Proof: The Science of Booze, By Adam Rogers (Houghton Mifflin Harcourt, 272 pages, $26).
Whatever may be your drink—bitter India Pale Ale, Christmassy gin and tonic, smooth single-malt scotch—you will never look at it the same after picking up Adam Rogers’s Proof: The Science of Booze.
Rogers, the articles editor at Wired, is a former science journalism fellow at MIT, and at times his book will give squishy humanities types flashbacks to their high school chemistry classes. But for a man who makes his living explaining to lay persons the meaning of terms like “hydroxyl,” he’s surprisingly comfortable throwing out another word when describing the discovery and creation of alcoholic beverages: Miracle. Truly, the overriding sense one gets from Proof is that it’s amazing we can make the stuff at all.
Consider the number of things we still don’t know: Yeast, the single-celled fungus responsible for fermentation (the conversion of sugar into alcohol), seems to have been domesticated about 12,000 years ago, but we don’t know for sure where it came from, why it makes ethanol, or why some strains do it better than others.
The physics of distillation are well established, but nobody knows who invented it—an alchemist in ancient Alexandria called Maria the Jewess?—and getting a consistent taste from the finicky process is more an art than a science.
Aging in toasted barrels clearly does hooch good, as the wood breaks down and the liquid penetrates its pores to mix with tannins and other molecules. But the final flavor of a spirit depends on everything from the temperature in the warehouse where it is aged to the climate where the trees are grown, and attempts to create synthetic processes to season liquor quicker (read: more profitably) have come mostly to naught.
Even at the most basic level, scientists don’t yet understand why booze makes us feel the way it does. Alcohol’s mode of action in the brain is much more complicated and elusive than that of a drug such as heroin, which locks into specific, identified receptors meant for natural neurotransmitters. “The truth is, we don’t know at the molecular level what alcohol is binding to,” Rogers quotes the director of the National Institute on Alcohol Abuse and Alcoholism as saying. “It’s never been resolved.”
For Flavor, Sing To Your Beer
All of this uncertainty makes brewers and distillers a superstitious bunch. Just a quick sample from Proof: When a brewer of Belgian lambic beers, which are fermented by wild yeast in open pools, needed to have his facility’s roof fixed, he was so worried about upsetting the microbial feng shui in his rafters that he simply built a new structure on top of the old one. The shape of a still can so affect liquor’s taste that when one needs to be replaced, the double is built to “replicate all its structural idiosyncrasies down to dents and dings.” One New York whiskey maker, attempting to improve aging by increasing the liquid’s interaction with the wood, came up with a novel “sonic barrel maturation” technique. “The distillers moved speakers into the warehouse, a 1788 gristmill,” Rogers writes, “and at night cranked up A Tribe Called Quest and dubstep.” Deep bass equals deep flavor?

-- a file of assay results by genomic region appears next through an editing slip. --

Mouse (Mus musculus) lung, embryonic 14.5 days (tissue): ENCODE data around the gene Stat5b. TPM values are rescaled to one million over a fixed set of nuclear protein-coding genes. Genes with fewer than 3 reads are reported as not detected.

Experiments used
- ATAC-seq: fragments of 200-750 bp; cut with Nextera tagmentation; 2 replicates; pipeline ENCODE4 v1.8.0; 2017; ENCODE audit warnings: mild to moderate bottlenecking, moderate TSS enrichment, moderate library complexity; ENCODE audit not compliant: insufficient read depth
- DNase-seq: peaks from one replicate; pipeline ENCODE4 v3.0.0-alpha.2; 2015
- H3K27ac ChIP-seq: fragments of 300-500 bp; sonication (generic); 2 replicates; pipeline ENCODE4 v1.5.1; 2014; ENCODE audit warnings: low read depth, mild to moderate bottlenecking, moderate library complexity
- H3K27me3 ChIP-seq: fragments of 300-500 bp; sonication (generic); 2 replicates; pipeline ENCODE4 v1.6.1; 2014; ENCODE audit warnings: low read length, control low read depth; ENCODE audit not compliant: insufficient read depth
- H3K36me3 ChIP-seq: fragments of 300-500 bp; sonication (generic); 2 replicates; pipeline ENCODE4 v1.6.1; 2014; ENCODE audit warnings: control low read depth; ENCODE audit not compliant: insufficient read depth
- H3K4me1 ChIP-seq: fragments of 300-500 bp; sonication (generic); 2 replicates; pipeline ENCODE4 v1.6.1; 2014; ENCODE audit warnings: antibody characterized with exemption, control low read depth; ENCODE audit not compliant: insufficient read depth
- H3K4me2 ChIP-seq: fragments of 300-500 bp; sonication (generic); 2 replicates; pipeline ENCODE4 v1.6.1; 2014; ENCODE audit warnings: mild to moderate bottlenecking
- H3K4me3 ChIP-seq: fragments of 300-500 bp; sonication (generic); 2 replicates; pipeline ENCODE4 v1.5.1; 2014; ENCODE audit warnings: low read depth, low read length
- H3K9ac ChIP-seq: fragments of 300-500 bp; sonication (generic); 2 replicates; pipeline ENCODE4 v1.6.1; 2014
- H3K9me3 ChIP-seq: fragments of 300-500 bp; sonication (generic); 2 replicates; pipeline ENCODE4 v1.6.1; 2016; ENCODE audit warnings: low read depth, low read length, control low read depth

Equally unclear is how consumers perceive those flavor differences, since taste is a subjective sense that we mostly communicate about through metaphor. It doesn’t help that some of these drinks are extraordinarily complex: Rogers writes that whiskey contains more than 150 congeners—byproducts of fermentation that are responsible for a spirit’s flavor and aroma—some of which can be tasted at levels of parts per billion. He describes a lab at the Scotch Whiskey Research Institute that vaporizes and separates these compounds and then runs them one by one through what looks like an oxygen mask, so that a technician can attempt to categorize the smell of each. And then there’s vodka, which pushes the science even further. Technically, vodka is supposed to consist of nothing but water and ethanol. So when sozzled aficionados swear that the premium stuff tastes better, are they detecting the difference in the strength of hydrogen bonds in the molecular structure of the water? Or have they just been bamboozled by the marketing, the way wine drinkers rate bottles higher if they think they’re expensive?
Rogers ranges in this book from a 10,000-year-old shard of pottery showing evidence of fermentation to yesterday’s hangover, and he has a light, witty touch that keeps even the most scientific passages flowing like good drink. Proof is full of party trivia for the interested imbiber: Jokichi Takamine, who donated thousands of the cherry trees that now ring the tidal basin in Washington, D.C., spent a portion of his career trying to commercialize an enzyme that would have eliminated the need to malt barley, but his employer’s distillery burned in a suspicious fire. Some rum makers toss leftovers from production, like old fruit, into a hole in the ground called a “dunder pit,” where it ferments for years before being mixed as starter into a new batch. The medical term for a hangover, veisalgia, comes from the Greek for “pain” (algia) and the Norwegian for “uneasiness following debauchery” (kveis). The way some yeasts stick together into clumps that then sink is called flocculation, which you should add to your daily vocabulary.
Proof begs to be enjoyed with a beer or a cocktail in hand (if you’ve made it this far through the review maybe that goes without saying), and it will certainly deepen your appreciation for your drink of choice. As you read, hold up your glass and watch the light filter through the liquid, the bubbles whizzing quickly up, the ice melting slowly down. Inhale and try to name the aromas. Take a sip and savor the culmination of thousands of years of technological advancement.
It’s science. But as even the scientists will tell you, it’s magic, too.
Kyle Peterson is managing editor of The American Spectator.